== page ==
“The long-term effect of these short-term jobs, construction jobs in the natural gas industry, is that we might be encouraging students to not build the skills that they might need for our future workforce,” Professor Joshua Hall told SRL.
Students who want to stay local face difficult circumstances and not just because pipeline jobs are so fleeting.
“And so, I think that one of the big things, in terms of my students and their future, is that Appalachia will be impacted significantly with climate change,” said Tiphani Davis, a Morgantown High School teacher.
“In the coming decades, a changing climate is likely to increase flooding, harm ecosystems, increase some health problems, and possibly threaten some recreational activities,” with impacts for the tourism industry, a U.S. Environmental Protection Agency fact sheet on how climate change will impact West Virginia reports.
Nonetheless, in a city surrounded by counties where coal mining has a history that runs back decades, addressing questions of climate change requires first getting students to look directly at the subject and not just at rhetoric.
“One of the specific things about teaching about climate change is that you have to make it really clear that it’s not a political issue, because politicians have made it where if you believe in climate change, you’re a crazy liberal and if you don’t believe in climate change, you’re a horrible conservative,” Davis added.
“At literally every single point of our story process, we had to make sure that we wouldn’t change our story because of our personal bias,” SRL reporter Alia King told DeSmog.
What are the options in coal country?
West Virginia received 93 percent of its electricity from coal in 2017, U.S. Energy Information Administration figures show. Just 4.6 percent of its power came renewable energy sources like wind, hydroelectric, or solar power.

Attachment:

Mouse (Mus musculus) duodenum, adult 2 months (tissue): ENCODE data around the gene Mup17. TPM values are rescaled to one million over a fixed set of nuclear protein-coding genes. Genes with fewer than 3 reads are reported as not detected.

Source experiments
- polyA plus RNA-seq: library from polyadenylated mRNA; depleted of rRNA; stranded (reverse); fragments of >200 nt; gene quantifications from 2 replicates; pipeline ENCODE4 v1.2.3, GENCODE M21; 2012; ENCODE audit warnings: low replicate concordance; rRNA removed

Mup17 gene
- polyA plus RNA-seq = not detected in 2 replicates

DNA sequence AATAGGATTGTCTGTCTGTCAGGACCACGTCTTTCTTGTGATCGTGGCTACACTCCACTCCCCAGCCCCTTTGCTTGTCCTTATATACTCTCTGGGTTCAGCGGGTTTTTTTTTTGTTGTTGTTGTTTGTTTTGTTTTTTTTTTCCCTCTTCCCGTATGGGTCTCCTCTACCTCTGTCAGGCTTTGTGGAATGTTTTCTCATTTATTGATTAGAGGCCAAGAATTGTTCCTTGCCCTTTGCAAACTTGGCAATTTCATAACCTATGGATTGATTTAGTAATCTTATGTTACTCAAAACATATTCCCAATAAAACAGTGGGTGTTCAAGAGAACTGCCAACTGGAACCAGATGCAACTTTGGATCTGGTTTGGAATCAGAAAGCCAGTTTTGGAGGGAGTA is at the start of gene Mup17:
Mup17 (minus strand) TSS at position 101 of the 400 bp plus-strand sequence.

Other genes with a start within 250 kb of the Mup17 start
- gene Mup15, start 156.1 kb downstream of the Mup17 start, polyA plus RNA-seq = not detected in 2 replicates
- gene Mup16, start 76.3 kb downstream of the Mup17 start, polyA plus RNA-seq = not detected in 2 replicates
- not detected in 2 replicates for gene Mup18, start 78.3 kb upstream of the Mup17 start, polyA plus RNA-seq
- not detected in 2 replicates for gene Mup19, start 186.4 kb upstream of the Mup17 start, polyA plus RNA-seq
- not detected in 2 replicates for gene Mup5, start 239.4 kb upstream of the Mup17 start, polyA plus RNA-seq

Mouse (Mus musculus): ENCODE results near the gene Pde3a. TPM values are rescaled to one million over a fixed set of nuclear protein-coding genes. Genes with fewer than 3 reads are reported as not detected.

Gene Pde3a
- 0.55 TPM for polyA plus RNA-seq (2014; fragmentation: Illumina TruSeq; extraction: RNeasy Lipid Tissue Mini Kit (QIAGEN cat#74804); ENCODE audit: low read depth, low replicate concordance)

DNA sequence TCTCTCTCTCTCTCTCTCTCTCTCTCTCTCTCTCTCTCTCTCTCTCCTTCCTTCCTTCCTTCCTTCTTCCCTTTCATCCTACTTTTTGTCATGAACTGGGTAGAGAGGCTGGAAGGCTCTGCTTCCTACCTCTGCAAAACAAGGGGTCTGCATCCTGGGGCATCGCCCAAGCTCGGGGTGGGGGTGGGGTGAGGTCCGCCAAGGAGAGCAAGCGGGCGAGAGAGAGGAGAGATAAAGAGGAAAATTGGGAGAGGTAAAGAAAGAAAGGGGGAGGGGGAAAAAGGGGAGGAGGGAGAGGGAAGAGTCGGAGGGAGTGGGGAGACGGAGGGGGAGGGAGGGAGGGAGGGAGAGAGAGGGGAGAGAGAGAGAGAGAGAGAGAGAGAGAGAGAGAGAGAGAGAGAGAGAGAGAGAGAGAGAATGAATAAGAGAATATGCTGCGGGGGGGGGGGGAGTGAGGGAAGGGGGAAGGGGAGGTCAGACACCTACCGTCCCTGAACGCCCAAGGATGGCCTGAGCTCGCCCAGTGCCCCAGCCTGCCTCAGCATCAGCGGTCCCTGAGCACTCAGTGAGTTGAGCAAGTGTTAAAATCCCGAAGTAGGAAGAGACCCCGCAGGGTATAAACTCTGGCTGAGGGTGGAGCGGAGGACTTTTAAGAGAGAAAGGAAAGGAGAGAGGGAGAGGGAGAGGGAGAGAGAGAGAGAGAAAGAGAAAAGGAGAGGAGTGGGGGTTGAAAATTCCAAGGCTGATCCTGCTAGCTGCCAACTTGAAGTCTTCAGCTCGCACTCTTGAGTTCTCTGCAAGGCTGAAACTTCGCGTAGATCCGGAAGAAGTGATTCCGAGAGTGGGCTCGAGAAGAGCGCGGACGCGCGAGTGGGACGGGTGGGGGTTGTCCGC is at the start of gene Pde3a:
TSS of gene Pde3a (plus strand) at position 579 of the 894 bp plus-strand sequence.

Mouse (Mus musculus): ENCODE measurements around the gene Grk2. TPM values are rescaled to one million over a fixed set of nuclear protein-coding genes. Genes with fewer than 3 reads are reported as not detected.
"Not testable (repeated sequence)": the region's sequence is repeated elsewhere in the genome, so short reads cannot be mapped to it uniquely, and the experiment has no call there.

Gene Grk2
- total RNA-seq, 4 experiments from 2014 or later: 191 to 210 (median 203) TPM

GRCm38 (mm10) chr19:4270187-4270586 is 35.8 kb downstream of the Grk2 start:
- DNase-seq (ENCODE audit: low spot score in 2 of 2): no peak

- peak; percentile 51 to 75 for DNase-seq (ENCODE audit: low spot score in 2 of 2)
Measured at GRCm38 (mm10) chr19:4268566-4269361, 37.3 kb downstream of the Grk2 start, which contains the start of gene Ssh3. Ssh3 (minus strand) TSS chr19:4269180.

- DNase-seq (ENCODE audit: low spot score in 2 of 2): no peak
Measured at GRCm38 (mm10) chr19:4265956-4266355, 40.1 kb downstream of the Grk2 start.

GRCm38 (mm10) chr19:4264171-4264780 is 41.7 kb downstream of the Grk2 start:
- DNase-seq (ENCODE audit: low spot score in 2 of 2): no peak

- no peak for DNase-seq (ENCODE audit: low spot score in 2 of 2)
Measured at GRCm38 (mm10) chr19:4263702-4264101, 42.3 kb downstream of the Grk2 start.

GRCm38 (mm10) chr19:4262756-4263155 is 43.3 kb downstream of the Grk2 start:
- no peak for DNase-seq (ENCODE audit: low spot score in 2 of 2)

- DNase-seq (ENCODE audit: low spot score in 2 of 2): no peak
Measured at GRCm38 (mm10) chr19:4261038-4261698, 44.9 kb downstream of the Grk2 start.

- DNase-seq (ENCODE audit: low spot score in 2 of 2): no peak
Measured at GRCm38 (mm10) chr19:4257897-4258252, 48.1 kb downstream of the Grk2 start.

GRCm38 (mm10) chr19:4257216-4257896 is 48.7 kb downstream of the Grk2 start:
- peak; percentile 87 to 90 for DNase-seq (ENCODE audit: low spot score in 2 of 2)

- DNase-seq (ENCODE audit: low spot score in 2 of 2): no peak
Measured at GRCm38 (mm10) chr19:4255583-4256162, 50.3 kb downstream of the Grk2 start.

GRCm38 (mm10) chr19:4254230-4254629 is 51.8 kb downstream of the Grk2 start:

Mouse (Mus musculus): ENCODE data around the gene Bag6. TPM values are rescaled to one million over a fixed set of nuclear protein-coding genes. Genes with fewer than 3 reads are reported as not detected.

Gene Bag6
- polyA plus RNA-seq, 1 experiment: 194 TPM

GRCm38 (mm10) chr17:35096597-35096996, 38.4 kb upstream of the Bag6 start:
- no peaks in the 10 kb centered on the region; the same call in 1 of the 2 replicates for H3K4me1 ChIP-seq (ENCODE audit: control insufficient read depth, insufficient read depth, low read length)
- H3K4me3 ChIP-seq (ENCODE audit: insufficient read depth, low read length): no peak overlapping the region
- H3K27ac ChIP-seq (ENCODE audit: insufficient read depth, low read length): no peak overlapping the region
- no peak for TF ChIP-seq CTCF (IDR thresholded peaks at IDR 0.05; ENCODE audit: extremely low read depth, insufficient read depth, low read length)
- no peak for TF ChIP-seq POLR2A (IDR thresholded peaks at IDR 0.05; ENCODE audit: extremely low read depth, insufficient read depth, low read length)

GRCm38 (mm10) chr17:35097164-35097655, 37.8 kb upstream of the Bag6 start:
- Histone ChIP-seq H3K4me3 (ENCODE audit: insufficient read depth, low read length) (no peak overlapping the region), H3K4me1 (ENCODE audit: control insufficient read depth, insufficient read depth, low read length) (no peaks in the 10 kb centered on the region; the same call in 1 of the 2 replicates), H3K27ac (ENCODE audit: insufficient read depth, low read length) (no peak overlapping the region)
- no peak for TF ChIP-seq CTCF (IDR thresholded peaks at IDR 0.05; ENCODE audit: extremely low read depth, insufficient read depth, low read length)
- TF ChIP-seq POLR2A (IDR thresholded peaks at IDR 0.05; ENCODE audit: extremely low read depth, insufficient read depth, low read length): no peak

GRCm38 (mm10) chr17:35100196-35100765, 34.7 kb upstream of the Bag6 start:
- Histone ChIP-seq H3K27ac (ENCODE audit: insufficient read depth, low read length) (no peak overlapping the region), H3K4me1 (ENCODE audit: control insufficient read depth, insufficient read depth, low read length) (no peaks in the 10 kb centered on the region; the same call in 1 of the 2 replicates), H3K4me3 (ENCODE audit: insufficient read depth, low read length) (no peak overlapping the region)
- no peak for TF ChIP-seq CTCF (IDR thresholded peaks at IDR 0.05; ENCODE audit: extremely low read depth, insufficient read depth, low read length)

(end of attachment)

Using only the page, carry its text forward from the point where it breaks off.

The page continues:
“There’s very little solar energy or wind energy or anything in this state,” said Virji.
SRL reporter Paxton Marner called attention to the role that coal money played in state politics. “We have a lot of issues especially with the government investing in renewable energy because a lot of the politicians do accept large donations, their campaigns and whatnot, from big energy,” Marner said.
“It’s kind of like a cycle, really, because the people here only know coal,” said Marner. “That’s like their way of life and they’re dependent on it and there’s no way to shift out of it if the people in power don’t do anything about it.”
The pressures the high school class described, both economic and ecological, can help explain what’s propelled the Green New Deal proposal in Congress to gather significant steam since then-Congresswoman-elect Alexandria Ocasio-Cortez and a coalition of groups including the Sunrise Movement, 350.org’s Youth vs. Apocalypse, and others shut down entrances to Rep. Nancy Pelosi’s office in December 2018. A Green New Deal resolution introduced by Rep. Ocasio-Cortez and Senator Ed Markey has drawn the support of 100 Congresspeople (89 in the House and 11 in the Senate) and the policies it outlines poll strongly among registered voters (as DeSmog previously reported).
The hurdles a Green New Deal faces are profound. (New York Magazine asked in December, “Is a Green New Deal possible without a revolution?”)
But, as the Student Reporting Labs project shows, so too are the economic and environmental challenges facing young people in West Virginia and beyond.
For now, the Atlantic Coast pipeline has run into serious difficulties of its own. A federal court tossed a permit that would have allowed the pipeline to cross through the George Washington and Monongahela National Forests in a lawsuit brought by the Southern Environmental Law Center, with a Fourth Circuit panel finding on appeal that the Forest Service had “abdicated its responsibility to preserve national forest resources” when that permit was approved.
Dominion Energy told ABC News on Tuesday that it plans to appeal that decision up to the United States Supreme Court.